As students are not able to navigate backwards, they cannot revise and adjust their given answers. This is particularly relevant in the case of a momentary blackout.
Overall, this creates additional stress for students in an already stressful situation and generally leads to an examination that tests stress resistance rather than the actual learning outcome.
3. Use Zoom as a tool for communication
First things first: You do not have to use or proctor your students with Zoom during a written remote examination in Moodle. However, Zoom is a great way to stay in touch with your students throughout the examination and we recommend using it as your primary communication channel. It allows you to communicate information quickly to all students and students can contact you via chat if they have a question or problem. The students’ cameras do not have to be switched on for this.
The main advantages over other communication channels such as email or phone are the immediacy of communication and the possibility of screen sharing. The latter is particularly useful when technical difficulties arise.
However, it is crucial to establish a second, internet-independent communication channel (e.g. phone). This way, students who lose their internet connection can still contact you.
4. Things to consider for setting up your Zoom meeting
Once you have decided to use Zoom during the remote examination in Moodle, there are a couple of considerations and preparations that should be made beforehand:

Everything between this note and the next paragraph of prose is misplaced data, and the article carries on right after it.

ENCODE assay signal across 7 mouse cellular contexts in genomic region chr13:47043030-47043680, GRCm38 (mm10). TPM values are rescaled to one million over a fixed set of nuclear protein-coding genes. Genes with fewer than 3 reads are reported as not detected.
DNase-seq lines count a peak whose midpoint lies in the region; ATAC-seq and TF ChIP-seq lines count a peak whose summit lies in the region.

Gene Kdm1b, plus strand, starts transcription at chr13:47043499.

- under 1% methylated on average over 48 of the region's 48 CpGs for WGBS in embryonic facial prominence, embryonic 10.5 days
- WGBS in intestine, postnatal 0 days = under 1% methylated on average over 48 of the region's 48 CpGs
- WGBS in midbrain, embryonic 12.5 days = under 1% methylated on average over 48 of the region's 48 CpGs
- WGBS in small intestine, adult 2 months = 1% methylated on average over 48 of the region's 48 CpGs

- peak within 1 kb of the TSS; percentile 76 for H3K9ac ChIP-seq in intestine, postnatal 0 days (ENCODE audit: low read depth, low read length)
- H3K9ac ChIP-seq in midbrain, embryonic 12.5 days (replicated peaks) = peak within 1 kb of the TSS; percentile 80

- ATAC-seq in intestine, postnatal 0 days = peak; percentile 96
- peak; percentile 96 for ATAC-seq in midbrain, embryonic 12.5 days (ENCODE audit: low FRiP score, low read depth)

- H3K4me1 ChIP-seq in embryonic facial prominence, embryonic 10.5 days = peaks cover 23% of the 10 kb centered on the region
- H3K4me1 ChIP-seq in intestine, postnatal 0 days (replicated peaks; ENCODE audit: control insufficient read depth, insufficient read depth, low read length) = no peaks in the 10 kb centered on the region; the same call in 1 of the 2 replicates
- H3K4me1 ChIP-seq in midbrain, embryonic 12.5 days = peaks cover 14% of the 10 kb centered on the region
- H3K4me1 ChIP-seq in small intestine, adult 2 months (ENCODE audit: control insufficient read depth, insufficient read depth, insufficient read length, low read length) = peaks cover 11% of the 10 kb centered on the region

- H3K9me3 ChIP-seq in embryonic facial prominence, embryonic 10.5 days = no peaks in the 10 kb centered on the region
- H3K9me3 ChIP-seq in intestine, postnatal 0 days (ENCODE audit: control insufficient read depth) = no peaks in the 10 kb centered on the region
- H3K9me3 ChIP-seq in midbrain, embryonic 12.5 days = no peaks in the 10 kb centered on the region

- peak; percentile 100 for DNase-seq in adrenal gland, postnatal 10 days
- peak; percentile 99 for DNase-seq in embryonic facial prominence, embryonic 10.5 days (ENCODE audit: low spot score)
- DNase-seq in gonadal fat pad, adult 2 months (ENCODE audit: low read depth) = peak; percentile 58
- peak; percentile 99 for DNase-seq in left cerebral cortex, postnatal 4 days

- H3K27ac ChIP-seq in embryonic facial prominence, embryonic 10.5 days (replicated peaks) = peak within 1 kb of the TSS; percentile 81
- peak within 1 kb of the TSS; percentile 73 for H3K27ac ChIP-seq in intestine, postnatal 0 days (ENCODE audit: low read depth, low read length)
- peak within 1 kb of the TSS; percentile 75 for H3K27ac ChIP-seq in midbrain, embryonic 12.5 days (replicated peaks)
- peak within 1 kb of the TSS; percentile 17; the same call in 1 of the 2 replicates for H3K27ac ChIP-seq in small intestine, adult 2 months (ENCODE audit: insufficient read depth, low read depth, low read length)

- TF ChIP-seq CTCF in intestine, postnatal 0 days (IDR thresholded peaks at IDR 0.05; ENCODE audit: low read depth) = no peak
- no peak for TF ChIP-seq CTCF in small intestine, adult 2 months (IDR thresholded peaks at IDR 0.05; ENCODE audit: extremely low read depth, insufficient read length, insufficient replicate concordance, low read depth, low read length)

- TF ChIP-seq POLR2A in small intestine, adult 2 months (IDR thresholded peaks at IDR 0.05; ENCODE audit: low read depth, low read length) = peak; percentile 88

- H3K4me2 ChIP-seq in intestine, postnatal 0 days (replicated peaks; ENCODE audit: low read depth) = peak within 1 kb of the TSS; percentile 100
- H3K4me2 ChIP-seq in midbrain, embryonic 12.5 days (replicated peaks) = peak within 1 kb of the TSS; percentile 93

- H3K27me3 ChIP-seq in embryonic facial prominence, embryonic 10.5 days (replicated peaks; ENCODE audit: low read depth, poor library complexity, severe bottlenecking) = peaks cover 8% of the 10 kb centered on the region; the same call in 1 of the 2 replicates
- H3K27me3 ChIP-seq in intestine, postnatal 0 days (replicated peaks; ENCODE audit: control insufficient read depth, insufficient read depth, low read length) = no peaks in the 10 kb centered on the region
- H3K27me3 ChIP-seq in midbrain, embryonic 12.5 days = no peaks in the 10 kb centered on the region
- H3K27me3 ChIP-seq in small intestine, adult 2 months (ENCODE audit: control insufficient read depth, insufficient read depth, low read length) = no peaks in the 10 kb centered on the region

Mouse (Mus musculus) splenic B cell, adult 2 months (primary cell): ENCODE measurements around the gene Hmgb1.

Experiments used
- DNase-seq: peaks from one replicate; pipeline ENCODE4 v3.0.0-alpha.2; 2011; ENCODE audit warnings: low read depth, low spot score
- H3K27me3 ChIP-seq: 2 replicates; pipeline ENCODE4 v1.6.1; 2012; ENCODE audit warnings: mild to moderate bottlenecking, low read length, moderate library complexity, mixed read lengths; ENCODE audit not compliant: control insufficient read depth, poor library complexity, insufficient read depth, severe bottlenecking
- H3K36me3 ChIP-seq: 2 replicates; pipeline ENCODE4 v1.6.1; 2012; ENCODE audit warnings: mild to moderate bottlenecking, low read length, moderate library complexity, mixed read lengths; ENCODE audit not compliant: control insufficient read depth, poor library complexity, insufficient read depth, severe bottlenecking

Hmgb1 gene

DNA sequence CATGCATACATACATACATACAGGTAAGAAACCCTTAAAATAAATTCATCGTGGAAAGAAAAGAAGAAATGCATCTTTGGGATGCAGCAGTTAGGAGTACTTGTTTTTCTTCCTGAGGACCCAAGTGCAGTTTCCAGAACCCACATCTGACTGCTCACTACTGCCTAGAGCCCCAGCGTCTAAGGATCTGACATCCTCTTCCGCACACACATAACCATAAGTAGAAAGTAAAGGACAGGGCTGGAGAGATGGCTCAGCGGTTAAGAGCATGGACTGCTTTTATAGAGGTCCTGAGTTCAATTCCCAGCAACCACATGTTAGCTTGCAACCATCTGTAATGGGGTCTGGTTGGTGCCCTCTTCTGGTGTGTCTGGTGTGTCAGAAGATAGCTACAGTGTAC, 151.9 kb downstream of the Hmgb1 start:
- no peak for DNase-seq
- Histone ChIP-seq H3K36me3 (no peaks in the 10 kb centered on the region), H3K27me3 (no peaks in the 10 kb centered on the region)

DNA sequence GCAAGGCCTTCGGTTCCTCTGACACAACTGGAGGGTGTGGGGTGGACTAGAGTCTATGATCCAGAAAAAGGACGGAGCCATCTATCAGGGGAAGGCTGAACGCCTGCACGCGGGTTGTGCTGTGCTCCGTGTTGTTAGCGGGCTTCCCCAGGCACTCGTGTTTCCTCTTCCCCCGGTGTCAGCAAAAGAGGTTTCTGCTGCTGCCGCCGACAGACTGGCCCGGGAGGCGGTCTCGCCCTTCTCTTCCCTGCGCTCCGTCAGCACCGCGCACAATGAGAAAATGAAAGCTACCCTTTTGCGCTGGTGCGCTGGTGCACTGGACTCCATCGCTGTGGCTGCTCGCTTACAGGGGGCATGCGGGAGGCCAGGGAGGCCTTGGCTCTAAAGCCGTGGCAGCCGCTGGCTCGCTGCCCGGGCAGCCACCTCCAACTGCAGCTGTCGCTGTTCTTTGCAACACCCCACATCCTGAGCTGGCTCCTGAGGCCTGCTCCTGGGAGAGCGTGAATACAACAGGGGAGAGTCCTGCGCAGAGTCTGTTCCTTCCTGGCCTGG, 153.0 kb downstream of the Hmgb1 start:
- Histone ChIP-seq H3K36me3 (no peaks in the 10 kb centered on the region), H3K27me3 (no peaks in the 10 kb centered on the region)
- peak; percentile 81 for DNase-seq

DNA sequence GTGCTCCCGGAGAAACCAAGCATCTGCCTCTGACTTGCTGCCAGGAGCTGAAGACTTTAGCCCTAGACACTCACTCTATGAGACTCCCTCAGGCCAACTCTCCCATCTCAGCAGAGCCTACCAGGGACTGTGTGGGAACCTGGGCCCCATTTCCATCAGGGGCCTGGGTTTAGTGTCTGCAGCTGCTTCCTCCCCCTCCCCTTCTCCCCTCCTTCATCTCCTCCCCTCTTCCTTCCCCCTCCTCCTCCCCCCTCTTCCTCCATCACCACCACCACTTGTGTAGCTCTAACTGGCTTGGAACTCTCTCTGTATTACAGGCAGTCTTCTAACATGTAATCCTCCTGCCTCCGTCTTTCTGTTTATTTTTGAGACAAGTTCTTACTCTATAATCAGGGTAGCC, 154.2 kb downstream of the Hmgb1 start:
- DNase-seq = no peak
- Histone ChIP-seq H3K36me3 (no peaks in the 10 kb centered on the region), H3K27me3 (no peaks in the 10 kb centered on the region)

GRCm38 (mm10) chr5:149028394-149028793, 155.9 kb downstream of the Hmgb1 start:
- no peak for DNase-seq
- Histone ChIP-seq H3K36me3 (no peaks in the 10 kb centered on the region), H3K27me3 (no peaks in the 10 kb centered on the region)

Distribute roles: make sure everybody involved in the examination knows what their responsibilities are during the exam. For example, who is responsible for questions in the chat? Who will make the announcements and share the password for the exam? Who will handle breakout rooms?
Chat settings: make sure that students can write only to you and the Co-Hosts in the Zoom chat. The setting to chat with all participants of the meeting should be disabled.
Breakout rooms: including breakout rooms in your Zoom meeting is very helpful in supporting participants with questions or problems, without disturbing the other participants.
5. Conduct a mock examination
A mock exam reduces potential technical difficulties in advance and gives students the opportunity to familiarize themselves with the Moodle exam platform. This way, students already know how to access the examination on the exam day and are familiar with the interface. In order to achieve this, the mock examination does not have to be elaborate. It can also consist of general questions that are not specific to your subject.
6. Make sure that students contact you immediately in case of technical problems
You cannot stress this enough! If a student faces any technical difficulties and cannot continue working on the examination, the student has to contact you immediately. Only if they inform you immediately, it is possible to extend the examination time by the time lost due to the problem. If students inform you after the examination that they were unable to continue working, this is no longer possible.
If you would like to conduct your examination as a remote written examination in Moodle or would like to discuss the possibilities for your remote examination in Moodle, please do not hesitate to contact us via email@example.com.